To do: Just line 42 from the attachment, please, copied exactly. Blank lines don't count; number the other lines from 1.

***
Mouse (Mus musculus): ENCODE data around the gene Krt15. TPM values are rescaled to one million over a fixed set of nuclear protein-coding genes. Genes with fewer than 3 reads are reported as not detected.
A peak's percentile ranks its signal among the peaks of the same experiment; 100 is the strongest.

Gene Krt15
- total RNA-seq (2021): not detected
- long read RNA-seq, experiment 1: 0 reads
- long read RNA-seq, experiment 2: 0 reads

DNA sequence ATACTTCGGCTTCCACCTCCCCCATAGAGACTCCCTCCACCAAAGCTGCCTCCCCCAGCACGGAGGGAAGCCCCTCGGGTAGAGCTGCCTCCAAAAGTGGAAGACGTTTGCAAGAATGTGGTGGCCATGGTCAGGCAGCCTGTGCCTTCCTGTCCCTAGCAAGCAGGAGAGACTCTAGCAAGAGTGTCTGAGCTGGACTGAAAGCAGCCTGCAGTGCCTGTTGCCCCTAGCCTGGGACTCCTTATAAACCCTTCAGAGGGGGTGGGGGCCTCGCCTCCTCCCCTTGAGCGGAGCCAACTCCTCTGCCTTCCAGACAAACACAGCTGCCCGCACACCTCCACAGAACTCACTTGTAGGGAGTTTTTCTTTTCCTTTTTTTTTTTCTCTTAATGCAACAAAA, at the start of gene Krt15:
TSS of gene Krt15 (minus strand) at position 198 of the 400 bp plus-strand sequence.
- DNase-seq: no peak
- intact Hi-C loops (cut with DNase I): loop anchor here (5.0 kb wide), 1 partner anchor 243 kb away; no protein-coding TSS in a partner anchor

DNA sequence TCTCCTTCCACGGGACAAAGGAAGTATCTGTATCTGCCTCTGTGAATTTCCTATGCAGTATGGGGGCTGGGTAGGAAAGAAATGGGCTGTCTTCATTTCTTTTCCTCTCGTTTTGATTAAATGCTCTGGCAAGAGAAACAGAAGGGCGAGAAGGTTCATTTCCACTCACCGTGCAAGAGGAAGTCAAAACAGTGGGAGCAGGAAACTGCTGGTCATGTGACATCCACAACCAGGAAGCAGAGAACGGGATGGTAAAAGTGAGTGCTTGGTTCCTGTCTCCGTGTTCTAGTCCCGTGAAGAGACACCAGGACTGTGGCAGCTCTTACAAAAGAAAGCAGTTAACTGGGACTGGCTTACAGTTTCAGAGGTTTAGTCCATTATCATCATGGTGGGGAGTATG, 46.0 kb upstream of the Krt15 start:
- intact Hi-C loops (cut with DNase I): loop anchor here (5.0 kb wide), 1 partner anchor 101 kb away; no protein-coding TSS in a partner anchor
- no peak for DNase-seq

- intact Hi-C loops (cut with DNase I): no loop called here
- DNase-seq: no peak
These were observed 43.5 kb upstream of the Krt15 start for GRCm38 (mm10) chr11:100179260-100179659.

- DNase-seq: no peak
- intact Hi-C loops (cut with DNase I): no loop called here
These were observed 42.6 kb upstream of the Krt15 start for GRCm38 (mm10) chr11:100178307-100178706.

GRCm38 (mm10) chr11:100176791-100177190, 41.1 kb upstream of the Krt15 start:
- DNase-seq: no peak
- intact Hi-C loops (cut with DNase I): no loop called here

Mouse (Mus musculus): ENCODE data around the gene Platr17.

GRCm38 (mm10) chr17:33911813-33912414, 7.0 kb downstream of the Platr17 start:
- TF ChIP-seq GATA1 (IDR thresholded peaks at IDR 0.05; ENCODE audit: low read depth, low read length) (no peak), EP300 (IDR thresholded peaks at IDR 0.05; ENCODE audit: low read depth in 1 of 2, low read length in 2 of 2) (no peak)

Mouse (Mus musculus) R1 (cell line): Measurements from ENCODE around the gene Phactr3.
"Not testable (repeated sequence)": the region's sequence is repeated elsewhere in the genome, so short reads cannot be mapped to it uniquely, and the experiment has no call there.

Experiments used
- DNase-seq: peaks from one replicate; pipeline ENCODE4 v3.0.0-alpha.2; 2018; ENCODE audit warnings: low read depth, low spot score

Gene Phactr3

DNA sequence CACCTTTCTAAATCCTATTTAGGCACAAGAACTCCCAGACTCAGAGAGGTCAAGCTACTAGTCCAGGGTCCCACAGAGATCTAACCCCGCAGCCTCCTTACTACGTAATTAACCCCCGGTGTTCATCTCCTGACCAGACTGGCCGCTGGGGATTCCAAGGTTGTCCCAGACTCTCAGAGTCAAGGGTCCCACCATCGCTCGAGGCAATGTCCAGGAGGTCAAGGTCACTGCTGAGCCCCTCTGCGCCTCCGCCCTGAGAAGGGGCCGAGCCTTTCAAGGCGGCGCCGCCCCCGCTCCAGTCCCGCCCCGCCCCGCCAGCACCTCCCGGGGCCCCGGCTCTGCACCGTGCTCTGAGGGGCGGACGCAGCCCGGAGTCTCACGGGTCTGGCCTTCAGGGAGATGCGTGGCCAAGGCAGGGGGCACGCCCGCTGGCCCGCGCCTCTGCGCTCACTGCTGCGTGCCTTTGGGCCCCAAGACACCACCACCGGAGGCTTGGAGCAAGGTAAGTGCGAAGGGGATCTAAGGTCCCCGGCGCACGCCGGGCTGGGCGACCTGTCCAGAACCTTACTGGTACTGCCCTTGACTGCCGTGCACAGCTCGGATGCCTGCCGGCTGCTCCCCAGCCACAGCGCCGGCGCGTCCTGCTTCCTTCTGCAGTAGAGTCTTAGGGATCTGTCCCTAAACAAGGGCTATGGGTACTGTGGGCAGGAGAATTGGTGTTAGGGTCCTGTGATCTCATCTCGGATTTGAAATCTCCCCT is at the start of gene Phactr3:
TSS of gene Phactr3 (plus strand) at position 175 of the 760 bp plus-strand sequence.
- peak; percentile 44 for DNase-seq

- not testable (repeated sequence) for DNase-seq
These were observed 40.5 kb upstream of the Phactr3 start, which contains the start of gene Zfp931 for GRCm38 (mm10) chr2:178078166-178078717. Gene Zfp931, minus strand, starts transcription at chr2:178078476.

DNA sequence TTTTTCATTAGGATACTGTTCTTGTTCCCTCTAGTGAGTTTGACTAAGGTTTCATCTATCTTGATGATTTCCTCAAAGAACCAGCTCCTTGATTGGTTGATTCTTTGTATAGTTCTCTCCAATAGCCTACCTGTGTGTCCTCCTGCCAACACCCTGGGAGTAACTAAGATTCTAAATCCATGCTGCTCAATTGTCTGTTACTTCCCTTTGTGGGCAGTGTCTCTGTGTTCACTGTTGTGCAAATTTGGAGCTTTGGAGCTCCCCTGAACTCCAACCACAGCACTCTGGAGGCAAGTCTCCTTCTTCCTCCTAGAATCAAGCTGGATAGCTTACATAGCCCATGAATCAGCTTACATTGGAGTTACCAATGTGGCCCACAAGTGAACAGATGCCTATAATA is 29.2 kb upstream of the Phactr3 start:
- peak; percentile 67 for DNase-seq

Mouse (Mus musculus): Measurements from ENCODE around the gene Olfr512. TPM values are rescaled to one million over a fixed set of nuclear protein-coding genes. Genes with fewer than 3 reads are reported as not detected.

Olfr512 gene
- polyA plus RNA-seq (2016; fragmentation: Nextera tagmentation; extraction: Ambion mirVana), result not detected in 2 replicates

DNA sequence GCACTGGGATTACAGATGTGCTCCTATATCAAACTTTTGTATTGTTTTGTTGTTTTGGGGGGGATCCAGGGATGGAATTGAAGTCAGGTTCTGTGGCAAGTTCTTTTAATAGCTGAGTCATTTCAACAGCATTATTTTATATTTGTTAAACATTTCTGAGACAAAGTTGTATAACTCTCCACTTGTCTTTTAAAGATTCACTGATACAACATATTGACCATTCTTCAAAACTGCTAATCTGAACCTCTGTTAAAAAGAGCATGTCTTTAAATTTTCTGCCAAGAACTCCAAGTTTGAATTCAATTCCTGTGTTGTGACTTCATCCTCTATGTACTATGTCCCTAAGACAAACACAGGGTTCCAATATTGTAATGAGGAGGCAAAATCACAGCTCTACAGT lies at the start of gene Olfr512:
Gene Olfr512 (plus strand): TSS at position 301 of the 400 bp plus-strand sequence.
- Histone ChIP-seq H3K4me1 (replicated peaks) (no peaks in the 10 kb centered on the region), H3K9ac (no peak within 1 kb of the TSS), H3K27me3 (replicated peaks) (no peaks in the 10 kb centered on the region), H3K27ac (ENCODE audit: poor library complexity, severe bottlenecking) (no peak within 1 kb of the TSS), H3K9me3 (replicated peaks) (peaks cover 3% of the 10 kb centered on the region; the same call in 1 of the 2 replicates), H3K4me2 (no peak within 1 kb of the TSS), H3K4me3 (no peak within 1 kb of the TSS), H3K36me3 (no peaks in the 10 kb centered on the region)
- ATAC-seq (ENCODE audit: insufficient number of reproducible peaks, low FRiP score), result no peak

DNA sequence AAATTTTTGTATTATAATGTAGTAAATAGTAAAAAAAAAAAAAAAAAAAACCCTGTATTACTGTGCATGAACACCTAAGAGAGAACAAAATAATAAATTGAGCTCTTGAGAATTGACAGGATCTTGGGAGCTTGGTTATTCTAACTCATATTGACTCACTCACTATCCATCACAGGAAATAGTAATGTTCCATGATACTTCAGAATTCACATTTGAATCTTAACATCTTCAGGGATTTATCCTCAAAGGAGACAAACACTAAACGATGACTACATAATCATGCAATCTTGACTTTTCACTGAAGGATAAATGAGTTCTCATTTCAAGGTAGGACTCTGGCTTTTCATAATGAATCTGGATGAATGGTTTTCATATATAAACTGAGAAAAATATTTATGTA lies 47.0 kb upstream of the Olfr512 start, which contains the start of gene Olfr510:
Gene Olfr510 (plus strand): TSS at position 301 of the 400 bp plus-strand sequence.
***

Gene Olfr512 (plus strand): TSS at position 301 of the 400 bp plus-strand sequence.